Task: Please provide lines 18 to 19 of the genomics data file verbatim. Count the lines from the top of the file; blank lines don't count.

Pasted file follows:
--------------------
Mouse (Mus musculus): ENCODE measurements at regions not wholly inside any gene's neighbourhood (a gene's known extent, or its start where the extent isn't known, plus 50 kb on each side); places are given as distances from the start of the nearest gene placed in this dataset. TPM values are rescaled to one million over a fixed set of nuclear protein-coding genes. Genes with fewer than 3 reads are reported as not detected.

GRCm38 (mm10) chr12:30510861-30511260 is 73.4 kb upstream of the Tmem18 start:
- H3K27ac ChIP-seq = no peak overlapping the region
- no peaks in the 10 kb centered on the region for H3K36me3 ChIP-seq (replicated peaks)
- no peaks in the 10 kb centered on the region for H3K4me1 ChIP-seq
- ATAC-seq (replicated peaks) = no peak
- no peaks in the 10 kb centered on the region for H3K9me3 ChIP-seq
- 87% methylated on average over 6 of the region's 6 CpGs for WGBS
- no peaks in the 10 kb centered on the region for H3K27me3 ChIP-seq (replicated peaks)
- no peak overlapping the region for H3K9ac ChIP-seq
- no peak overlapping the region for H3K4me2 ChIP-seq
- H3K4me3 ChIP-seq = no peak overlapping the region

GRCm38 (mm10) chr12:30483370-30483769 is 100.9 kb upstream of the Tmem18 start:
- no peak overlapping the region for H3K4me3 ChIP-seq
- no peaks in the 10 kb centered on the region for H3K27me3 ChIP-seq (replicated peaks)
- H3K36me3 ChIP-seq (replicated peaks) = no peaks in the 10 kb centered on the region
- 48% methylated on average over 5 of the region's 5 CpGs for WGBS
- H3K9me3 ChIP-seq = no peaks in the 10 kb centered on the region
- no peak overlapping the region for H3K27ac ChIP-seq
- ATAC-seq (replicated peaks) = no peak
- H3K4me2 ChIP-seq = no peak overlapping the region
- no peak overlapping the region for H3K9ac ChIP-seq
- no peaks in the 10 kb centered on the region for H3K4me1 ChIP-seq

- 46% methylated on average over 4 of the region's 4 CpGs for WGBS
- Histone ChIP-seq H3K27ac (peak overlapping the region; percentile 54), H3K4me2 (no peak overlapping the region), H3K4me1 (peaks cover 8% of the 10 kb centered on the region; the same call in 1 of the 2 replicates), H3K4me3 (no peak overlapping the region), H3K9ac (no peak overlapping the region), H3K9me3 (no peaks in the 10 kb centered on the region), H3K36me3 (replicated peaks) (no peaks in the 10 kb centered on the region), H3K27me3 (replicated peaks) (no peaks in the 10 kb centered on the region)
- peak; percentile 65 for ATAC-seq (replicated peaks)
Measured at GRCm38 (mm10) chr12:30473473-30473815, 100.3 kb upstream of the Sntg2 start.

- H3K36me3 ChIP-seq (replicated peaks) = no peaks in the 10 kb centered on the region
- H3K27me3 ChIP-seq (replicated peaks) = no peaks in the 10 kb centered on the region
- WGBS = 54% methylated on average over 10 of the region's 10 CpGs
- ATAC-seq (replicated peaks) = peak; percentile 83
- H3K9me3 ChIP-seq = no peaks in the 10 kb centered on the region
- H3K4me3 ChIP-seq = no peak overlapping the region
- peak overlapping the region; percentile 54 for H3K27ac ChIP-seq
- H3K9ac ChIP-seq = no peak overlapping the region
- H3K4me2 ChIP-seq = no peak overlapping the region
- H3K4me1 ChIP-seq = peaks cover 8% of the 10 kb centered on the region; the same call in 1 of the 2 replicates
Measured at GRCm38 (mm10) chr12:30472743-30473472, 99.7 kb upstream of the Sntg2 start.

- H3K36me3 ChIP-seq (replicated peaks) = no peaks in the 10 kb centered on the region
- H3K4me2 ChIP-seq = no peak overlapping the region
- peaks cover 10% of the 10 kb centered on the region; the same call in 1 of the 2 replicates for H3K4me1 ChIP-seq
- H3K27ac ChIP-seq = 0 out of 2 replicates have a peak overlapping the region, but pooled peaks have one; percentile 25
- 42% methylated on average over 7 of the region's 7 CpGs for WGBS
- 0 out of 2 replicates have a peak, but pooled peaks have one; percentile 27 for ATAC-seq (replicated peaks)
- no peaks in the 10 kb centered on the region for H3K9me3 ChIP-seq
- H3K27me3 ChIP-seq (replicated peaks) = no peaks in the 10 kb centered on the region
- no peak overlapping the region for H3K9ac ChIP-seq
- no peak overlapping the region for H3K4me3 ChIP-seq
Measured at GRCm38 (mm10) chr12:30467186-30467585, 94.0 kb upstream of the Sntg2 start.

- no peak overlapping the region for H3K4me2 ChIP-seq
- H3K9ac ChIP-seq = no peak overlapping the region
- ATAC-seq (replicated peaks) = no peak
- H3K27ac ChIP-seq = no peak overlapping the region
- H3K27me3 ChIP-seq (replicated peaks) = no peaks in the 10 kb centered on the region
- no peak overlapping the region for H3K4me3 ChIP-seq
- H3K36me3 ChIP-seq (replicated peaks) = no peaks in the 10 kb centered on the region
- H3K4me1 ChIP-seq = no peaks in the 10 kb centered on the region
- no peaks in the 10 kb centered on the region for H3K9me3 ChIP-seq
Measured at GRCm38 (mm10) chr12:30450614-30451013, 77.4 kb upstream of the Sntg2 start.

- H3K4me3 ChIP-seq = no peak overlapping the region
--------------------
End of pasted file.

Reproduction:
- H3K9me3 ChIP-seq = no peaks in the 10 kb centered on the region
- no peak overlapping the region for H3K27ac ChIP-seq